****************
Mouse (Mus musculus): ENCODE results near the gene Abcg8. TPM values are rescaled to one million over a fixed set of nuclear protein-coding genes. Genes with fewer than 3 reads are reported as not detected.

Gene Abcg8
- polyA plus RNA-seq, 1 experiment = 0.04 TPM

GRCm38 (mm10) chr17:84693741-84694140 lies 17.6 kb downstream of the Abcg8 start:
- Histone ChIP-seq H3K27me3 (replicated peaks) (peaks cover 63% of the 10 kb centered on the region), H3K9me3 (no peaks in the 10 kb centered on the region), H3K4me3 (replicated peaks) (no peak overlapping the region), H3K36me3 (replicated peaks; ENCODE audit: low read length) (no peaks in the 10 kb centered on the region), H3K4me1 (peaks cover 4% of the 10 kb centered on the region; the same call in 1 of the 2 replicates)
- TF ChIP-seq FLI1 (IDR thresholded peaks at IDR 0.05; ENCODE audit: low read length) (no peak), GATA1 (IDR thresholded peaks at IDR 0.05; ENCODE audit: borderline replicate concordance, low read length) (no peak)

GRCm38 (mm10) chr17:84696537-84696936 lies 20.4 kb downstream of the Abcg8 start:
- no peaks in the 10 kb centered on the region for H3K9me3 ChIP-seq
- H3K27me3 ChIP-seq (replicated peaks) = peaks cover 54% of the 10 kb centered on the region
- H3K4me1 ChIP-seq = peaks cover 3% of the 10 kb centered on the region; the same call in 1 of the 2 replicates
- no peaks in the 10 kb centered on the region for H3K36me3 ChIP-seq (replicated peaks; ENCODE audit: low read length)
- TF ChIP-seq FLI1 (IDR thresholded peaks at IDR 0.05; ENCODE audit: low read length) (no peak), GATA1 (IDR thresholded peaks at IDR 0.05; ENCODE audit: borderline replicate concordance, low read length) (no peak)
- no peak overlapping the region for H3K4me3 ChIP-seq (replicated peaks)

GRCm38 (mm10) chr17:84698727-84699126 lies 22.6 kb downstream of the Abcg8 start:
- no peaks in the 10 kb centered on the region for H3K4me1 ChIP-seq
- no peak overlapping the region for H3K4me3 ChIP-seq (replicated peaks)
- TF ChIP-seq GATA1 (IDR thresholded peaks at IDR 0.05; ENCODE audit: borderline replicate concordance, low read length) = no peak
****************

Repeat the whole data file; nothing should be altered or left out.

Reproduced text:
Mouse (Mus musculus): ENCODE results near the gene Abcg8. TPM values are rescaled to one million over a fixed set of nuclear protein-coding genes. Genes with fewer than 3 reads are reported as not detected.

Gene Abcg8
- polyA plus RNA-seq, 1 experiment = 0.04 TPM

GRCm38 (mm10) chr17:84693741-84694140 lies 17.6 kb downstream of the Abcg8 start:
- Histone ChIP-seq H3K27me3 (replicated peaks) (peaks cover 63% of the 10 kb centered on the region), H3K9me3 (no peaks in the 10 kb centered on the region), H3K4me3 (replicated peaks) (no peak overlapping the region), H3K36me3 (replicated peaks; ENCODE audit: low read length) (no peaks in the 10 kb centered on the region), H3K4me1 (peaks cover 4% of the 10 kb centered on the region; the same call in 1 of the 2 replicates)
- TF ChIP-seq FLI1 (IDR thresholded peaks at IDR 0.05; ENCODE audit: low read length) (no peak), GATA1 (IDR thresholded peaks at IDR 0.05; ENCODE audit: borderline replicate concordance, low read length) (no peak)

GRCm38 (mm10) chr17:84696537-84696936 lies 20.4 kb downstream of the Abcg8 start:
- no peaks in the 10 kb centered on the region for H3K9me3 ChIP-seq
- H3K27me3 ChIP-seq (replicated peaks) = peaks cover 54% of the 10 kb centered on the region
- H3K4me1 ChIP-seq = peaks cover 3% of the 10 kb centered on the region; the same call in 1 of the 2 replicates
- no peaks in the 10 kb centered on the region for H3K36me3 ChIP-seq (replicated peaks; ENCODE audit: low read length)
- TF ChIP-seq FLI1 (IDR thresholded peaks at IDR 0.05; ENCODE audit: low read length) (no peak), GATA1 (IDR thresholded peaks at IDR 0.05; ENCODE audit: borderline replicate concordance, low read length) (no peak)
- no peak overlapping the region for H3K4me3 ChIP-seq (replicated peaks)

GRCm38 (mm10) chr17:84698727-84699126 lies 22.6 kb downstream of the Abcg8 start:
- no peaks in the 10 kb centered on the region for H3K4me1 ChIP-seq
- no peak overlapping the region for H3K4me3 ChIP-seq (replicated peaks)
- TF ChIP-seq GATA1 (IDR thresholded peaks at IDR 0.05; ENCODE audit: borderline replicate concordance, low read length) = no peak